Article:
Paul Hornung’s 1964 Disaster


When Mason Crosby hit on just 63.6% of his field goal attempts (21 of 33) in 2012, it was surprising that he didn’t lose his job as the Packers’ placekicker. 48 years before, though, Packer fans would have rejoiced at such numbers, and the team may have ridden such a performance to the NFL championship game.

In 1964, of course, Paul Hornung returned from a one-year suspension for gambling. In his first six seasons, Hornung made 53% of his field goal attempts (54 of 102). Compared to the league’s 49.9%, Paul was six-percent above average as a kicker. After the layoff, Hornung converted just 12 of 38 field goal attempts in 1964. He was 3 of 7 from under 20 yards, five of nine from 20-29 yards, 1 of 10 from 30-39 and 3 of 12 from 40 yards and beyond.

Hornung’s kicking that year is the worst performance in the 1960s by a kicker on a winning team (minimum 20 attempts). These are the six closest kicking failures on winning teams in that decade:

1961 Bears (8-6)              Roger LeClerc 10/24 41.7%

1961 Giants (10-3-1)        Pat Summerall 14/34 41.7%

1962 Lions (11-3)             Wayne Walker 9/22 40.9%

1965 Bears (9-5)               Roger LeClerc 11/26 42.3%

1966 Browns (9-5)            Lou Groza 9/23 39.1%

1966 ?? Team (12-2)        Mystery Man 12/28 42.9%

But Lombardi had no other options in 1964. Backup kicker Jerry Kramer who had made 9 of 11 field goals in 1962 and 16 of 34 in 1963 missed virtually the entire season due to abdominal surgery. Kickoff man Willie Wood tried his only NFL field goal in a week five win over the 49ers, but missed from 32 yards.

Let’s take a look at the games that cost Green Bay a shot at another title. The season had a promising start when the Packers knocked off the Bears 23-12 on opening day, with Hornung going 3 of 5 in field goals, including a career best 52-yard shot. That 52 yarder, though was on an uncontested attempt following a Packer fair catch on a punt at midfield right before the half.

In week two, Green Bay lost to Baltimore at home 21-20, despite outgaining the Colts 308-261. The difference was a missed extra point by Hornung. To be fair, the Packers were driving in the closing minutes, but Bart Starr was picked off by linebacker Don Shinnick at the Colt 25 to end their last drive. That should have been a tie.

In week four, another Hornung missed extra point contributed to a 24-23 loss to the Vikings. This game also should have ended as a tie.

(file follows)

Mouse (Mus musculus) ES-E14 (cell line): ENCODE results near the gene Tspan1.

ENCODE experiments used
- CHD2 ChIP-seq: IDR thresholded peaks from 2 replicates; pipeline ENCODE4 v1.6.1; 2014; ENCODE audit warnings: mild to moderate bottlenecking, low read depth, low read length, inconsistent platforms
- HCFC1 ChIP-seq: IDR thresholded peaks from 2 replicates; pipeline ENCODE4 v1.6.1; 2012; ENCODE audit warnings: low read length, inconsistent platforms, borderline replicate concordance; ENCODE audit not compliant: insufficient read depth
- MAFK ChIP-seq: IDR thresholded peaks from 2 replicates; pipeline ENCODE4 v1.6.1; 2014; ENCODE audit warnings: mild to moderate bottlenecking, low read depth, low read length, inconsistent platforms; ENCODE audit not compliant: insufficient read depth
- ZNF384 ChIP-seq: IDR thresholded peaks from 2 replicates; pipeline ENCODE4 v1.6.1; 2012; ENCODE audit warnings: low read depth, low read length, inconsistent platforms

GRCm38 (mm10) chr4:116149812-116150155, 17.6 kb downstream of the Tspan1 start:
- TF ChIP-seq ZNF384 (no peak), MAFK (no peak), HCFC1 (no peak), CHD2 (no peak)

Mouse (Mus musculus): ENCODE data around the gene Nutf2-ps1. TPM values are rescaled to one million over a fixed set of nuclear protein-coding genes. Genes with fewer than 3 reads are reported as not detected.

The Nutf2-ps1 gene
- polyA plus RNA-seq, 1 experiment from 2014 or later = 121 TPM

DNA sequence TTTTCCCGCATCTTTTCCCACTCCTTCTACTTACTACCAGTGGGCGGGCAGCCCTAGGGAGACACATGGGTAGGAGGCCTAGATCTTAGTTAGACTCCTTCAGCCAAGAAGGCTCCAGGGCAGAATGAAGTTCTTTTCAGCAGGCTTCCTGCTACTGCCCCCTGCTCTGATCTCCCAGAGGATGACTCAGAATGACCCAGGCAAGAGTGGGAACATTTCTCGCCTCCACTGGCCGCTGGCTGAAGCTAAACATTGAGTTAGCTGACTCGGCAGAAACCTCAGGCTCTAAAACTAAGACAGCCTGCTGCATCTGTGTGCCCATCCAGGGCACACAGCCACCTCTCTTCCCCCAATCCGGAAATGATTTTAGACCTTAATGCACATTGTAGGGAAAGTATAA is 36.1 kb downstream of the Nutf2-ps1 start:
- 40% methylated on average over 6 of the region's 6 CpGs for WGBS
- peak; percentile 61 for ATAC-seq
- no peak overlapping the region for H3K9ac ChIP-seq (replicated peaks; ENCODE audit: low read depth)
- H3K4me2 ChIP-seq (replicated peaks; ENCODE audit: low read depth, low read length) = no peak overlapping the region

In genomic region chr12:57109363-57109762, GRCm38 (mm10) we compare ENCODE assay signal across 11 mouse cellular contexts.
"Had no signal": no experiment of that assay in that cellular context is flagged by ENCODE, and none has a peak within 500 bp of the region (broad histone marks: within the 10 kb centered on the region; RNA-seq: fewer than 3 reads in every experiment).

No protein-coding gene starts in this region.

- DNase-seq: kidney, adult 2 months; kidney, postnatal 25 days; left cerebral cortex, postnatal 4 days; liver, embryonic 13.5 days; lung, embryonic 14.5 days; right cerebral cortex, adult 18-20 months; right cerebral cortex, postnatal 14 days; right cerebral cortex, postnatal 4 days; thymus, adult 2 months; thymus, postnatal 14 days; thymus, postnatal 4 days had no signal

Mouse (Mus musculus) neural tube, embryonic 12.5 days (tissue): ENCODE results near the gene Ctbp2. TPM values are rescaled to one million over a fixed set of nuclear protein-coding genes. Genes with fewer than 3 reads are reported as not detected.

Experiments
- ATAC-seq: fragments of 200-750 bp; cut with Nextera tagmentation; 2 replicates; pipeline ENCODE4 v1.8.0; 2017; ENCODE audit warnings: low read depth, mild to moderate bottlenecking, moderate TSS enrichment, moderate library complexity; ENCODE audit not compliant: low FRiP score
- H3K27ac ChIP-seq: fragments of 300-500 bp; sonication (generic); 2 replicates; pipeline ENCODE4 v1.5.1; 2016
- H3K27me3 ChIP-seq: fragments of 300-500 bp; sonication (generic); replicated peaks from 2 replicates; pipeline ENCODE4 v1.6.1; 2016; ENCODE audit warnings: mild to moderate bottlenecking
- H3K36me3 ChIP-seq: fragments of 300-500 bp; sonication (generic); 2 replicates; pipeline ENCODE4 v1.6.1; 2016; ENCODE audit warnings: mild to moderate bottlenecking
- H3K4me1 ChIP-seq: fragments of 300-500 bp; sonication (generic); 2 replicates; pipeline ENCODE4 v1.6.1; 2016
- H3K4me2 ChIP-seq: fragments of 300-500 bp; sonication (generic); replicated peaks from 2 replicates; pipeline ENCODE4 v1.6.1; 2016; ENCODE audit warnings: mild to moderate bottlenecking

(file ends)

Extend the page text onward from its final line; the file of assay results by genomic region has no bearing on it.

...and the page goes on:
In the week six rematch with Baltimore, Green Bay outgained the Colts 401 to 258 but lost 24-21, largely due to Hornung’s 0-5 field goal record. He missed from 17, 33, 46, 47 and one unknown distance. His final attempt came with the Packers leading 21-17 with two minutes to go. Paul’s 47-yard attempt was blocked by Billy Ray Smith and returned to the Green Bay 34 by Jerry Logan. Johnny Unitas then led the Colts to the winning touchdown, but had Hornung hit on two of his shorter field goals, Green Bay would have won 27-24 and ended up 1-0-1 rather than 0-2 against their chief rivals.

In week seven against the Rams, Green Bay blew a 17-0 lead. Hornung missed from 21 and had a 36 yarder blocked and returned for a 94-yard touchdown, but this game stays as a loss. Likewise, a week ten 24-14 loss to San Francisco remains a loss, despite featuring Hornung misses from 17, 38, 43 and a blocked kick from 35 in an 0-4 performance. A perfect conversion rate is too much to expect.

Finally, in week 14, the Packers were tied by the lowly Rams 24-24, and Hornung missed three of four field goals. One more gives the team another win.

Adding up the converted losses and ties gives the Packers a 10-2-2 record and drops the Colts to 10-3-1. Hornung’s awful kicking cost the team a chance to face off for the title against the Browns in Cleveland.

And who was that mystery man in the table above? Check my next post in a couple of days for the follow up to this story.

1963tkicking  5ringwwood

(Custom Cards feature 1961 Topps, 1963 Topps and Diamond Kings Style cards)

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